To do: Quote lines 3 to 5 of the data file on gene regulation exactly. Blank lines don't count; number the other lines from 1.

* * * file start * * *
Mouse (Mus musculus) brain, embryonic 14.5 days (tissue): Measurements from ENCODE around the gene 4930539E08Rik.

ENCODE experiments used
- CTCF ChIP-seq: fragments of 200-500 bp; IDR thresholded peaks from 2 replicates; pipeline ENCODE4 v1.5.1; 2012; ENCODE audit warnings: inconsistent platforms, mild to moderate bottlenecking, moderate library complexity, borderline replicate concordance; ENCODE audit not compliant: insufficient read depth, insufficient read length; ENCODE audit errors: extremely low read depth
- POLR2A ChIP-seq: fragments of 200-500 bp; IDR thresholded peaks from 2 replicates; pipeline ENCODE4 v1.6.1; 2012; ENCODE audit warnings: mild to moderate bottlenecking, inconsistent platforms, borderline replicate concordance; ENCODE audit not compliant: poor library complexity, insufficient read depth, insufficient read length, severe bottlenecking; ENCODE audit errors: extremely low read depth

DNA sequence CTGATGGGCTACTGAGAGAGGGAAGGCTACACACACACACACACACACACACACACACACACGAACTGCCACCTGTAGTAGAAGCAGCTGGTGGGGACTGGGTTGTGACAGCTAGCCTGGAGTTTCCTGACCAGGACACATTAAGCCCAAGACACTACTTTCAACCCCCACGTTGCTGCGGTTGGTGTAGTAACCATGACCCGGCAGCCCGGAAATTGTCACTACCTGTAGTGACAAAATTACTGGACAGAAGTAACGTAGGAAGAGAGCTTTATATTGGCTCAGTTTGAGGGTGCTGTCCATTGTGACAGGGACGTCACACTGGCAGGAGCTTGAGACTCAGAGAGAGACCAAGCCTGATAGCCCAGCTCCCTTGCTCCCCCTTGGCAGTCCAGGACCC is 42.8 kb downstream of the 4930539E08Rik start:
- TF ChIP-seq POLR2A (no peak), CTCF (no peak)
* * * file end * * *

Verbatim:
- CTCF ChIP-seq: fragments of 200-500 bp; IDR thresholded peaks from 2 replicates; pipeline ENCODE4 v1.5.1; 2012; ENCODE audit warnings: inconsistent platforms, mild to moderate bottlenecking, moderate library complexity, borderline replicate concordance; ENCODE audit not compliant: insufficient read depth, insufficient read length; ENCODE audit errors: extremely low read depth
- POLR2A ChIP-seq: fragments of 200-500 bp; IDR thresholded peaks from 2 replicates; pipeline ENCODE4 v1.6.1; 2012; ENCODE audit warnings: mild to moderate bottlenecking, inconsistent platforms, borderline replicate concordance; ENCODE audit not compliant: poor library complexity, insufficient read depth, insufficient read length, severe bottlenecking; ENCODE audit errors: extremely low read depth

DNA sequence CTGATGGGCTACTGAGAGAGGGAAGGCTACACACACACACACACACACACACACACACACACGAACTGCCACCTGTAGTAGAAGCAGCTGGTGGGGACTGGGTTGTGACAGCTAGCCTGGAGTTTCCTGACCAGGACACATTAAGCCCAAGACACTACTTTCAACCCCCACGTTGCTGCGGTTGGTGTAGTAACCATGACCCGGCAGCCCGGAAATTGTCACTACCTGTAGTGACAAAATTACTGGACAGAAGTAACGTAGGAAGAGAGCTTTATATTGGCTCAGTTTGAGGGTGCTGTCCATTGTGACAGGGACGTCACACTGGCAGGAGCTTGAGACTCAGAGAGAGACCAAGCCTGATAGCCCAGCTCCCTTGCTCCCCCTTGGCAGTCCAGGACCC is 42.8 kb downstream of the 4930539E08Rik start: